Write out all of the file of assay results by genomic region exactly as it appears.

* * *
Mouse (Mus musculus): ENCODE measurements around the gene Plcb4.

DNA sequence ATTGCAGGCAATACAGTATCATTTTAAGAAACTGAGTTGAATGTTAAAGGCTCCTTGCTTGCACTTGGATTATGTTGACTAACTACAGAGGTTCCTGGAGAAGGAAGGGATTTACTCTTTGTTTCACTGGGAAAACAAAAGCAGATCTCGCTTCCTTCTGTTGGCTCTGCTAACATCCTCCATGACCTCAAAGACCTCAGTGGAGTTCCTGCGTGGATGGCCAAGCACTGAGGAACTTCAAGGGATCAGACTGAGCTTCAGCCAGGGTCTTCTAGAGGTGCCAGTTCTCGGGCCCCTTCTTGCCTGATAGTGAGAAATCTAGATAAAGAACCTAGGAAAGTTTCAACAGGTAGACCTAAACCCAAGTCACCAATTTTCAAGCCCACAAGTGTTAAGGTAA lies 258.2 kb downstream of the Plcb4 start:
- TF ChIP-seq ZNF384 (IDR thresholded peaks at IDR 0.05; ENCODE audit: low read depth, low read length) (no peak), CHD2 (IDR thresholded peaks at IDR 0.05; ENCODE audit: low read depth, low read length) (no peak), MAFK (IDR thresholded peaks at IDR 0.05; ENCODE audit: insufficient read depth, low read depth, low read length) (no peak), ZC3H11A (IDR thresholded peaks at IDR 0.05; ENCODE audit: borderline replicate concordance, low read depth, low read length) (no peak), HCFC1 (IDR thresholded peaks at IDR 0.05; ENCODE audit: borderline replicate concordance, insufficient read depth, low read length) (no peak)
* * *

Mouse (Mus musculus): ENCODE measurements around the gene Plcb4.

DNA sequence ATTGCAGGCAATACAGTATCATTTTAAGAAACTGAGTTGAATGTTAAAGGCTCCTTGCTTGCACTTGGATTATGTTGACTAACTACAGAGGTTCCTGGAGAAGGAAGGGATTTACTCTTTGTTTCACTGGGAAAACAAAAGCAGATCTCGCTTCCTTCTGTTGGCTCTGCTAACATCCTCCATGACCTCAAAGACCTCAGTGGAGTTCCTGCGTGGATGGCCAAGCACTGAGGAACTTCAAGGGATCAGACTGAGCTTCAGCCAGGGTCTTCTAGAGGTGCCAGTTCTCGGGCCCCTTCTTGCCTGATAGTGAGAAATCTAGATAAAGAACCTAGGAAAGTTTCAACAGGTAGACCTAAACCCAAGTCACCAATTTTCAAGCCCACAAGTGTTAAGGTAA lies 258.2 kb downstream of the Plcb4 start:
- TF ChIP-seq ZNF384 (IDR thresholded peaks at IDR 0.05; ENCODE audit: low read depth, low read length) (no peak), CHD2 (IDR thresholded peaks at IDR 0.05; ENCODE audit: low read depth, low read length) (no peak), MAFK (IDR thresholded peaks at IDR 0.05; ENCODE audit: insufficient read depth, low read depth, low read length) (no peak), ZC3H11A (IDR thresholded peaks at IDR 0.05; ENCODE audit: borderline replicate concordance, low read depth, low read length) (no peak), HCFC1 (IDR thresholded peaks at IDR 0.05; ENCODE audit: borderline replicate concordance, insufficient read depth, low read length) (no peak)